By Chef-Owner at Maenam, Angus An
I learned the basic version of this dish from my mother, who got it from my grandmother.
Like a lot of traditional Thai dishes, it has its roots in Chinese cooking— in this case, from the off-cut (pork cheek), the method (cold-blanching and braising), and the rich, fragrant spicing that enhances the mix. One day when I was making it the way my mother showed me, I happened to have some leftover fresh truffles sitting about from a private dinner I’d been hired to do. The smell of the spices in the braise mingled with the aroma of the truffles in my kitchen so well that I just thought: Why not? That’s how I came up with my twist on this traditional family dish.
– Angus An
- ¼ tsp white peppercorns
- 2 pieces star anise
- 1 tsp dried orange peel
- 2 cm (1 inch) piece cassia (or cinnamon) bark
- 2 L (about 8 cups) chicken stock
- 60 mL (¼ cup) oyster sauce
- 60 mL (¼ cup) Thai fish sauce
- 2 pandan leaves
- 1.5 kg (3½ lb) pork cheek
- 100 g (4 oz) palm sugar
- 2 pieces orange zest
- White pepper
- 2 tbsp crisp-fried shallots*
- 1 tsp crisp-fried garlic chips*
- Asian celery leaves (or julienned celery, or chopped cilantro)
- Freshly shaved truffle, or top-quality truffle oil
- Steamed buns
- Blanched or steamed baby bok choy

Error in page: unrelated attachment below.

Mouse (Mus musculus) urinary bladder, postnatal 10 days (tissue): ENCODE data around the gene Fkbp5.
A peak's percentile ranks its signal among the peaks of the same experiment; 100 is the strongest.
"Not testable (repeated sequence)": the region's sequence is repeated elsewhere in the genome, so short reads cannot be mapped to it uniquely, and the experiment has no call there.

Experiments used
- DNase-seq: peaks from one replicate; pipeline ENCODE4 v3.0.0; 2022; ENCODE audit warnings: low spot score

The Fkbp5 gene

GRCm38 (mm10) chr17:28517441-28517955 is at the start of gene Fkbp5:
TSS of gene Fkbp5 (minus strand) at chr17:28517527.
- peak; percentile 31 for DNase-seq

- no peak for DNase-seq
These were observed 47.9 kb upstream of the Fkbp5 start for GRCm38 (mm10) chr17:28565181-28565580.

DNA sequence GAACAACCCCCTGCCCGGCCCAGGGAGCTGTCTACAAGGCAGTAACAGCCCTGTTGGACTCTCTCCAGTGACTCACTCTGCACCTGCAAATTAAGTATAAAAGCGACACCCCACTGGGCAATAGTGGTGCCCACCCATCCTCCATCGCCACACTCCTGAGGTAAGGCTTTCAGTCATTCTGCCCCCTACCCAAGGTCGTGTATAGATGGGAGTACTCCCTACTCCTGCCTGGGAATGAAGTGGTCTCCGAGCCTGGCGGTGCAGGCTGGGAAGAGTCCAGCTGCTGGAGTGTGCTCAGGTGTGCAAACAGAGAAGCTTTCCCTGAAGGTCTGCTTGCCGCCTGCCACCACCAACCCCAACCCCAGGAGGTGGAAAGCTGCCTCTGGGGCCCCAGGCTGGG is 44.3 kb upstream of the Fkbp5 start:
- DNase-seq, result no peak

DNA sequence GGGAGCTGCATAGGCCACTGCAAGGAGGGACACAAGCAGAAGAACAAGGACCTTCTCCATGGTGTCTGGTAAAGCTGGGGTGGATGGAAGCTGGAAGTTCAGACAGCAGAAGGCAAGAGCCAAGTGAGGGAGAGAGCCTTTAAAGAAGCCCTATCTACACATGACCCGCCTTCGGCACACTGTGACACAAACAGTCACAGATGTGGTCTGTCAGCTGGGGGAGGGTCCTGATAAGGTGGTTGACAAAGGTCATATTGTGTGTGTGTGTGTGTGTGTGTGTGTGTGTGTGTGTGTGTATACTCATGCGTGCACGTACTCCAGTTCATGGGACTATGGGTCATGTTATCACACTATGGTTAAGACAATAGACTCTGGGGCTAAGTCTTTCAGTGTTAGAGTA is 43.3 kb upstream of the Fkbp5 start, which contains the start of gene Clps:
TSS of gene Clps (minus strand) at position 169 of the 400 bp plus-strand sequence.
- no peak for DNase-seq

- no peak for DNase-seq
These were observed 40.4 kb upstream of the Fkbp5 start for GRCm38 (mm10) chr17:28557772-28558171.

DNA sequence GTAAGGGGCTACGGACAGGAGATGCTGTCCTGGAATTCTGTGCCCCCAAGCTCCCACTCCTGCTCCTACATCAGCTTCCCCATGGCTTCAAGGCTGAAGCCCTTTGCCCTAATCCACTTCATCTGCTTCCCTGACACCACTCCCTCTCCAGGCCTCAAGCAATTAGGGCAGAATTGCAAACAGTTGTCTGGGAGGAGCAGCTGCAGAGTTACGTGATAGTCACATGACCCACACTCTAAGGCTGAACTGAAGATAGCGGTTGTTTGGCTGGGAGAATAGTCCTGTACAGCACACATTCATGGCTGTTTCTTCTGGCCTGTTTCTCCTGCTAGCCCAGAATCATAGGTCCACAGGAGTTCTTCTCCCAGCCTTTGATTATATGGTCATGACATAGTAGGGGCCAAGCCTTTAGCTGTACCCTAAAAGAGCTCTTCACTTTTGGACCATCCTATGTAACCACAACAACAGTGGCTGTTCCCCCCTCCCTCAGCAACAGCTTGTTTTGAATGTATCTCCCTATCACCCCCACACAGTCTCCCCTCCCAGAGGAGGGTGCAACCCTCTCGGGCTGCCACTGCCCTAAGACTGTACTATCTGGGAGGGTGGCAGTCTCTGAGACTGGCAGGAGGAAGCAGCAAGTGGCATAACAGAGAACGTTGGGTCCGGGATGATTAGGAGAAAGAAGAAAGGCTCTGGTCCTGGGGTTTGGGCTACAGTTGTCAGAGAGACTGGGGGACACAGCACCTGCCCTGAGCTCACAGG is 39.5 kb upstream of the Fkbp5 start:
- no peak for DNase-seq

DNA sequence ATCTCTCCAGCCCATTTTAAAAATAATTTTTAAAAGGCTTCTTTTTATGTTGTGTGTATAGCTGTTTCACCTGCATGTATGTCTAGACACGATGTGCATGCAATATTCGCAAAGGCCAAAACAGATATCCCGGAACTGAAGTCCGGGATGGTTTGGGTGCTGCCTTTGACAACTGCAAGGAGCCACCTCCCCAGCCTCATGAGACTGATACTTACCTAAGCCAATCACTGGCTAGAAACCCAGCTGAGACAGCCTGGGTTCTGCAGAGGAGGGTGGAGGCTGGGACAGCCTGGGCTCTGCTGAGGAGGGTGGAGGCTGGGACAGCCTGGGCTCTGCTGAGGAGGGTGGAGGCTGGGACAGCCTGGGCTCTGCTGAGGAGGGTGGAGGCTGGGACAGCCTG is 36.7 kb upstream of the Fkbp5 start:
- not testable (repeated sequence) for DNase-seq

Pre-heat oven to 135°C (275°F).
In a dry skillet over low heat, lightly toast the peppercorns, star anise, orange peel and cassia bark until fragrant, then transfer to a Dutch oven. Add the chicken stock, oyster sauce, fish sauce and pandan leaves, and bring to a gentle simmer. Meanwhile, trim the silverskin from the pork cheeks. Transfer to a large saucepan, cover with cold water, and place on high heat. As soon as the water comes to a boil, use a slotted spoon to remove the pork cheeks to the chicken stock mixture. Cover and transfer to the oven. Braise until the meat is tender and yields easily when pierced with a fork—about three hours. When the pork is done, transfer the pot to the countertop to cool (leave the pork submerged in its braising liquid). When the pot nears room temperature, move it to the refrigerator to chill overnight. The next day, remove the congealed fat from the surface of the braising liquid and discard. Gently reheat. As soon as braising liquid liquefies use a slotted spoon to remove the pork. Wrap each piece snugly in plastic wrap and refrigerate until needed. Strain and reserve the braising liquid (discard the solids).
To make the sauce, caramelize the sugar with 1 tbsp of water in a heavy-bottomed saucepan on medium heat. Once it is bronzed and bubbling, carefully add the strained braising liquid to the pan, whisking vigorously all the while. Add the zest. Reduce the liquid to a glaze—it should be thick enough to coat the back of a spoon. Taste and correct seasonings—add white pepper if needed, and fish sauce if too sweet. Then gently reheat the pork in its sauce.
Arrange in a warm bowl, garnished with shallots, garlic, celery leaves and truffle (or truffle oil). Serve with bok choy warm and steamed buns.
*Slice thin and shallow-fry at 160°C (325°F) until golden and crisp. Or buy pre-made at an Asian grocer.